Houses of Interest: Lancashire

Whilst writing the Prince Rupert travelogue I became aware of a number of houses which had some link to the Civil Wars, but were not tied to Rupert's advance north. Nor could they claim a close connection to a particular battle, such as Bolling House's role in Adwalton Moor.

In this series you'll find houses that didn't fit the Rupert narrative very well; were closed to the public at the time of writing Rupert; or, I hadn't known about a Civil Wars connection. I propose to write one entry per county*, and will update each entry as I expand my visits. I will change the date stamps of updated entries so subscribers (hello both of you) will be informed of updates. Initially I will look at the counties most local to Ch√Ęteau KeepYourPowderDry - Derbyshire, Cheshire, Lancashire and Yorkshire.

And so we turn to Lancashire...

One such house is Hoghton (pronounced Horton) Tower an Elizabethan fortified manor house. Strong connections to James I who stayed for three days, bankrupting the owners and knighting a loin of beef. (Yes, the story of how sirloin got its name is true and took place at Hoghton Tower.)

The Hoghton family were Royalists (and Papists to boot) as was much of the County. The Tower had a small garrison of about 30 musketeers. Sir Gilbert de Hoghton had a larger force, with which he was causing a bit of a nuisance in the Blackburn Hundred.  So much so that in February 1643 Captain Nicholas Starky of Huntroyd led a 'small expedition of 300 men' from Blackburn to besiege Sir Gilbert's base. Sir Gilbert and his troops weren't at home, so the garrison capitulated after a very brief siege

Starky's soldiers moved into the Tower, and in particular the peel tower which was home to the garrison's powder store.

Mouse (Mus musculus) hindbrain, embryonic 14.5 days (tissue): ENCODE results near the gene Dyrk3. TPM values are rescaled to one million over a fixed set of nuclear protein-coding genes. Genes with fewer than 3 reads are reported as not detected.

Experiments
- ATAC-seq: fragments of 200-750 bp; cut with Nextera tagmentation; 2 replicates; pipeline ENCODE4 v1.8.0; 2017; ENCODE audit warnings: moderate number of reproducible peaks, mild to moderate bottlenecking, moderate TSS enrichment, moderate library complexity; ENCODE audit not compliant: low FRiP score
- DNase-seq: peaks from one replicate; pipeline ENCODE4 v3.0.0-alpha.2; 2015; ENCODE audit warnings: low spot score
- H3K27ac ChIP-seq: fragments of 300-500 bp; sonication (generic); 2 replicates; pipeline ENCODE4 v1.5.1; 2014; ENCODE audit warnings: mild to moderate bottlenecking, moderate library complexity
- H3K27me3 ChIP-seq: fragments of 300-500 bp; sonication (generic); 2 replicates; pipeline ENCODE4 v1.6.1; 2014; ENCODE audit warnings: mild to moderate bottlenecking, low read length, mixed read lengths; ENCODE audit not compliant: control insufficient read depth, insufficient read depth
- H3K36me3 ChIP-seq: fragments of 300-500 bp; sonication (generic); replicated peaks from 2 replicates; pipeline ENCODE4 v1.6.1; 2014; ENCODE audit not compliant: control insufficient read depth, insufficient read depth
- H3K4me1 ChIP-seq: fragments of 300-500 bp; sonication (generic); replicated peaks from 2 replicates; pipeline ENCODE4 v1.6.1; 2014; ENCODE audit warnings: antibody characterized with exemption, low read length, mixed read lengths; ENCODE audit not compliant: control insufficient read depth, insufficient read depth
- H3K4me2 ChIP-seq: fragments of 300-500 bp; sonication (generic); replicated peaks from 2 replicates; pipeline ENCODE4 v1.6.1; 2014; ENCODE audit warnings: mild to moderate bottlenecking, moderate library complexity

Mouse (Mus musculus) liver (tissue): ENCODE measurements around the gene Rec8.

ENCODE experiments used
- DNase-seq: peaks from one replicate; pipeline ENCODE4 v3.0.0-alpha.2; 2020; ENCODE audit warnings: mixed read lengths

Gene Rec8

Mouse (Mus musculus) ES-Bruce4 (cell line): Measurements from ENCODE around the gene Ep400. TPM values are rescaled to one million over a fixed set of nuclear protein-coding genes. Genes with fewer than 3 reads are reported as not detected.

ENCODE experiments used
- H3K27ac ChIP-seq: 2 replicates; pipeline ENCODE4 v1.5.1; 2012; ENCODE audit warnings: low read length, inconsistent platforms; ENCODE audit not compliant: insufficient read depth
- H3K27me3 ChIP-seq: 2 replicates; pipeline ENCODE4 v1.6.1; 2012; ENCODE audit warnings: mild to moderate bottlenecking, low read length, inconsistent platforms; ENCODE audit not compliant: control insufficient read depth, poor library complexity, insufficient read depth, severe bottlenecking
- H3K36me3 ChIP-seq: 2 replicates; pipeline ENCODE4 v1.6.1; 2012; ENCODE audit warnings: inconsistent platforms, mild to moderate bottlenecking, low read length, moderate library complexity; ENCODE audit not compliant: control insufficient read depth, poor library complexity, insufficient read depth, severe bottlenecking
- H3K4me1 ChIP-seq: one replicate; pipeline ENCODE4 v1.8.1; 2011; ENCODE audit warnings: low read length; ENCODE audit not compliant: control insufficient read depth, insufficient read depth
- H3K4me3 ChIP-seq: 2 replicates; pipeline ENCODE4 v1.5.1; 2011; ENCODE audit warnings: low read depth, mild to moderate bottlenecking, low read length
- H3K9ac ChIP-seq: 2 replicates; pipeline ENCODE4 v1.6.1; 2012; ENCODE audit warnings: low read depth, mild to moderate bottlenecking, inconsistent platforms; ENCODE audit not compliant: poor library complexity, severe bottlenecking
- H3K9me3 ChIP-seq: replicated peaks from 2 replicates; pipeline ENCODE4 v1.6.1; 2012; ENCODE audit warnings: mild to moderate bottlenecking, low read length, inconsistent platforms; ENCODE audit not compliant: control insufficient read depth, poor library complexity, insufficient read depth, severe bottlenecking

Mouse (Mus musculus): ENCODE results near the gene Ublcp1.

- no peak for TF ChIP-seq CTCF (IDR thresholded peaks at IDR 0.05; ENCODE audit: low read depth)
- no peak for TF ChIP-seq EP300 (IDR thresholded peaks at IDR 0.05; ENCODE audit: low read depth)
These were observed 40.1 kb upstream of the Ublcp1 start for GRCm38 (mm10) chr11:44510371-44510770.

What happened next varies depending upon which source one reads - the Parliamentarian pamphlet "Punctuall Relation" claims that the Tower's defenders lit a "a traine of powder laid" which blew up the peel tower and Starky and about three score of his men: "afterwards (we) found, some without armes and some without legges, and others fearefull spectacles to looke upon".

Another Parliamentarian pamphlet "Lancashire's Valley of Anchor"  claimed that Starky's troops caused the explosion by their "own sin and laxity". In other words they were drunk and smoking pipes.

The Tower is still occupied by the de Hoghton family, guided tours are available from April to October. Gardens, tea rooms and gift shop are a given. Sadly no real Civil War artefacts, but a beautiful bit of architecture, lots of James I anecdotes, a witch's mark and priest holes.

The approach to Hoghton Tower

Next on our itinerary is Turton Tower, originally a medieval peel tower two cruck framed buildings were attached to the tower in Tudor times. During the Civil Wars the Tower was owned by Sir Humphrey Chetham,  Parliament's Treasurer of Lancashire. Sadly no discounted entry was available for descendants. Whilst the Tower wasn't besieged it was entered three times by rampaging armies who seemed to have had a habit of knocking down fences and requisitioning cattle.

What's there today? Turton Tower feels very authentic. Lots of dark oak Tudor/Jacobean/Carolian furniture on loan from the V&A including some wonderfully carved four posters. There are three suits of cuirassier armour on display as well as a number of swords, muskets and blunderbusses. A cafe, play park and gift shop? Goes without saying.

Well worth a visit.

Postcodes for SatNavs
Hoghton Tower PR5 0SH
Turton Tower BL7 0HG

* The recent Bolsover Castle entry has been reorganised and renamed, and is the first entry in the Derbyshire entry.


Popular posts from this blog

Battle of Lansdowne, 5th July 1643

Coat Colours

Der Deutsches Historiches Museum

What Colours To Use?

Bromesberrow Church

Flags and Colours Part 3: Media

Flags and Colours Part 1: Heraldry

Flags and Colours Part 2: Evidence

Battle of Cheriton, 29th March 1644

The Cromwell Museum